The Huallaga Valley in Peru was filled with amazing animal species, including many lizards. Sadly, it has been affected by war and forest destruction which drastically altered the environment and led to the departure of many species. Bu the late 1990s, Peru decided to liberate the area in hopes it could help. It seems that worked out, as a new lizard species known as Enyalioides feiruzae was found. Researchers spent seven years conducting field surveys of the area to properly describe it. The species is known for its amazing, almost rainbow-like colors. With males and females differing in their color patterns.
In the Monsoon Forests of China and northern Myanmar, there lives one of the newest animal species to the krait line of snakes. Chinese scientists managed to use genetic testing to determine that the Bungarus suzhenae, or Suzhen’s Krait, was a new species. It is named after the Bai Su Zhen snake goddess from the Chinese myth, the Legend of the White Snake. This is known to be a very dangerous, venomous snake. Thus, studying it proved to be quite a challenge for the team.
Normally when a species is named after a person, scientists use the “I” for males and the “AE” for females. Yet scientists broke from this trend when it came to the naming of the Strumigenys ayersthey ant. They decided to go with the inclusive “they” pronoun to promote nonbinary gender inclusivity. It is also named after the late human rights activist, Jeremy Ayers. This ant species is known of ant is known for snapping its jaws shut faster than most other creatures at 1.2 million mps2.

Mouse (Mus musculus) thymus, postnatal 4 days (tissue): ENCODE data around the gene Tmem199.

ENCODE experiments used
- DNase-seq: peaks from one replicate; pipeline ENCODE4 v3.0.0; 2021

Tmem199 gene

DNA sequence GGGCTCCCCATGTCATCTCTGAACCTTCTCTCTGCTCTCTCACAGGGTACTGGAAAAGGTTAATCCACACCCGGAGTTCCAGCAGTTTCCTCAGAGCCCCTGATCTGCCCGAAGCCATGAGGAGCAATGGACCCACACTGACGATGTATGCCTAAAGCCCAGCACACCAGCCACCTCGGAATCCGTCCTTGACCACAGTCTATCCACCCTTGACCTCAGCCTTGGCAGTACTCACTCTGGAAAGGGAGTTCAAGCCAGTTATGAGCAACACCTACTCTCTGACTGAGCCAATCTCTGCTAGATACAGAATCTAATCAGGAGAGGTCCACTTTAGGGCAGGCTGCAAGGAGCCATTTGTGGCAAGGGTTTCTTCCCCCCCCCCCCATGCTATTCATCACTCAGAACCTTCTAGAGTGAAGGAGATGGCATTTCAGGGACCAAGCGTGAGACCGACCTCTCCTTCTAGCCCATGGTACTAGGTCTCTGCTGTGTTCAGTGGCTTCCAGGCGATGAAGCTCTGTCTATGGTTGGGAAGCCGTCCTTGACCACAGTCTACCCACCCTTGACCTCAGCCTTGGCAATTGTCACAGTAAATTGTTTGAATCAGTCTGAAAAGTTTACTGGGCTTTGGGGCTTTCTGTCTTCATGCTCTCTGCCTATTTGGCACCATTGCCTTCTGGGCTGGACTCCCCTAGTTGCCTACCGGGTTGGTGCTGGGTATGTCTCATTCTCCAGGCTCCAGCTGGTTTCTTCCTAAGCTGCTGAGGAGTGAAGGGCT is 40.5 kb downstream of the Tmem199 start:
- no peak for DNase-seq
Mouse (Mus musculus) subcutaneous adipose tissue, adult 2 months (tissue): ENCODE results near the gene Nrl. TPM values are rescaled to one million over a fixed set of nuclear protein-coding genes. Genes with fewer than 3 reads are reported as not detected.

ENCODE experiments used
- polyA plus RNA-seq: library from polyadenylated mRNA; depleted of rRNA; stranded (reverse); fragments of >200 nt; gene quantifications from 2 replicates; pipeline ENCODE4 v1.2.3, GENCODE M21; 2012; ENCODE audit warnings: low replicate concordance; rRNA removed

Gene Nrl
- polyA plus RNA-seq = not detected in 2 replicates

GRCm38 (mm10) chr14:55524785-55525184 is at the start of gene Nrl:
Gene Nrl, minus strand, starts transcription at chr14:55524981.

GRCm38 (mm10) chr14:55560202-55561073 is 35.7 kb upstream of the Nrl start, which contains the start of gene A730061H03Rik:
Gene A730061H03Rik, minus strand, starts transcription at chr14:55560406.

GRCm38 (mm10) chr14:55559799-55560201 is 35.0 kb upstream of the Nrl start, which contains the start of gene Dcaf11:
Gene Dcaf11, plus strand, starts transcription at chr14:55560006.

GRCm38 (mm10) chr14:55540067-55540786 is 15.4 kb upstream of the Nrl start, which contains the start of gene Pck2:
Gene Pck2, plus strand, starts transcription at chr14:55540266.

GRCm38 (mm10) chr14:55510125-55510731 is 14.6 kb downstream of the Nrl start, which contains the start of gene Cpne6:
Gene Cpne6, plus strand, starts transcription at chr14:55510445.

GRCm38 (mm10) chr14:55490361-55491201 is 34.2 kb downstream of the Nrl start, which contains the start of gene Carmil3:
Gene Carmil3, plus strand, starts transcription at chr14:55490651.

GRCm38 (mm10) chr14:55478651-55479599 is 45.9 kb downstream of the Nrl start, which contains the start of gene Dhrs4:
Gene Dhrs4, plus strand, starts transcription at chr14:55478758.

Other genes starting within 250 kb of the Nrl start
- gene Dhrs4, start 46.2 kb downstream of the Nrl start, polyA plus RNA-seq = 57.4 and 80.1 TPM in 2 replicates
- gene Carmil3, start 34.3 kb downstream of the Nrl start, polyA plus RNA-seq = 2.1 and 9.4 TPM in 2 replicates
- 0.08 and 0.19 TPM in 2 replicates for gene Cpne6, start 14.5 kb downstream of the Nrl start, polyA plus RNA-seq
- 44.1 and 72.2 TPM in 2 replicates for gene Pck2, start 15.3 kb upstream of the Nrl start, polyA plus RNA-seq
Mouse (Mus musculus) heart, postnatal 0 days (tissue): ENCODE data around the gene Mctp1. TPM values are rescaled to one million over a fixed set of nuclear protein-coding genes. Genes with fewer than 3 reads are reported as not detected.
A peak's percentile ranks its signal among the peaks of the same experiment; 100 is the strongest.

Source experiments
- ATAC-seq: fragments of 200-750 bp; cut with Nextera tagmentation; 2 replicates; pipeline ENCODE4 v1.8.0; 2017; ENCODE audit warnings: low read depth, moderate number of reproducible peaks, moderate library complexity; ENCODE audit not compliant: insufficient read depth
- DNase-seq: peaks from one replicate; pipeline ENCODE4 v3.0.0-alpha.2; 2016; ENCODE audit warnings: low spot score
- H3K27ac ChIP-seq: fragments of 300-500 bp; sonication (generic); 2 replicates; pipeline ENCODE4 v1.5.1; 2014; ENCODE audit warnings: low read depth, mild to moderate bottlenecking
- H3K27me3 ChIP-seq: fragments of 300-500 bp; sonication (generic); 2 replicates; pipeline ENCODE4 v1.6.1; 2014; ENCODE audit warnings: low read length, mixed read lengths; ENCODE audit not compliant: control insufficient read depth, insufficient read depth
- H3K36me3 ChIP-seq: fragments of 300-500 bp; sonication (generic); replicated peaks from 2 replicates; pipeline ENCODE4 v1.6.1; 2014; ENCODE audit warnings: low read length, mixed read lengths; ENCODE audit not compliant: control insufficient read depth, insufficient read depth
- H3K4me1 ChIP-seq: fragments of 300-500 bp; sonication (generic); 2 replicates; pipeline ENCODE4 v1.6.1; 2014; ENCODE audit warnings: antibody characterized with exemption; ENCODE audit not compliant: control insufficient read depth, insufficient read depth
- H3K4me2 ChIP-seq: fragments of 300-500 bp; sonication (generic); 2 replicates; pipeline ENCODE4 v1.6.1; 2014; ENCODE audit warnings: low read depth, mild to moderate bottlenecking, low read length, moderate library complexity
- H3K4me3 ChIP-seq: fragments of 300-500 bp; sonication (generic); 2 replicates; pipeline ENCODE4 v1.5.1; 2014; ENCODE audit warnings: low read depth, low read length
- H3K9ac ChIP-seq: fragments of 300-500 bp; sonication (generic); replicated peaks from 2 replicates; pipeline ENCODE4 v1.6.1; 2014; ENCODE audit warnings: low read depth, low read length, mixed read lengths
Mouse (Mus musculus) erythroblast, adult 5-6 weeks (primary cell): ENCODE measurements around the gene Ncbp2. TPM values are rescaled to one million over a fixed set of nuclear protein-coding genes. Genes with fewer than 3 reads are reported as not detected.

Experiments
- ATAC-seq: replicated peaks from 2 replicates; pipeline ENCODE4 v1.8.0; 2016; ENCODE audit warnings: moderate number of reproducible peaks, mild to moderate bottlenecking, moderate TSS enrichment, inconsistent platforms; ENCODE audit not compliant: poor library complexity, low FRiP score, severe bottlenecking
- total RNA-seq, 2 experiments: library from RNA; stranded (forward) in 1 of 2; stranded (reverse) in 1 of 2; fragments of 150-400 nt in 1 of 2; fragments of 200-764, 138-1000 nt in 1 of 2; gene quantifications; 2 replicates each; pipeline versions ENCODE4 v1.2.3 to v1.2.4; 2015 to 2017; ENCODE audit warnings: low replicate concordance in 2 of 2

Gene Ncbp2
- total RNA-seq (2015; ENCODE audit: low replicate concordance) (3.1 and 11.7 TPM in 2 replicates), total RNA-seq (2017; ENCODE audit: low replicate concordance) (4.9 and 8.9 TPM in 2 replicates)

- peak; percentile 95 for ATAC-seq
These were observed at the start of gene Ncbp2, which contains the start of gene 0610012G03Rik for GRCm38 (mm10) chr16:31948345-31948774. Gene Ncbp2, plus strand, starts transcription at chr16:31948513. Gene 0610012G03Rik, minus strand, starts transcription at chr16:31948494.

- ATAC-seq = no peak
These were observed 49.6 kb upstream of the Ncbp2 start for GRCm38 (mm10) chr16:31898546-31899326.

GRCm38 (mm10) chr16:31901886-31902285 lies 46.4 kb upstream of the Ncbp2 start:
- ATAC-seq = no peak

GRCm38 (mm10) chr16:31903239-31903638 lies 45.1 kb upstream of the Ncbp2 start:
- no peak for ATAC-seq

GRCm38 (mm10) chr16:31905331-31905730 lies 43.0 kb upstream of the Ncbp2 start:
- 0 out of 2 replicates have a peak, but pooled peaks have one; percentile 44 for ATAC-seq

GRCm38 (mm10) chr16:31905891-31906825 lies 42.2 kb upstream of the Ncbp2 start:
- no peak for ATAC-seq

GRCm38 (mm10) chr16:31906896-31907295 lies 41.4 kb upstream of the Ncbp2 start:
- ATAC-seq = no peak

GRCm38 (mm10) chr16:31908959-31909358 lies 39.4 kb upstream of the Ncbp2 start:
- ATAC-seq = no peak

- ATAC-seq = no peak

This frog is straight out of a horror movie. It was discovered when German Herpetologist Raffael Ernst heard a frog call from under the ground in the Amazon Rainforest. Rain was pouring down, it was muddy out, but he wanted to know where the call was coming from. He then managed to find what has now been referred to as the Zombie Frog. While orange and about 1.5 inches, it is not named due to being one of the “walking dead.” Rather, Ernst named it this because researchers often look like zombies when they dig out frogs from the ground.
Some of the newest animal species have already been discovered in 2022 thus far as of this writing. One is known as the Rose-veiled fairy wrasse. It is quite a “cutesy” sounding name for an animal species. However, one could likely come to the conclusion based on how it looks that the name works just fine. University of Sydney Doctoral Student, Yi-Kai Tea claims that this was thought to be a widespread species of fish before now. Yet it was just recently found that it differed enough to be genetically different. Tea stated that this is one of the reasons properly describing taxonomy in general for new species is important.
One version of the blanket octopus species was assumed to exist for twenty years now but is rare for people to see. That was until it was found by biologist Jacintha Shackelton on Lady Elliot Island in Australia in a rare sighting. At first, Shackleton assumed it was a juvenile fish with long fins but as they began to get closer it was confirmed to be a blanket octopus. Now proving this version of the species existed. The species’ name comes from the blankets that can be folded under the octopus’ arms to allow them to escape faster.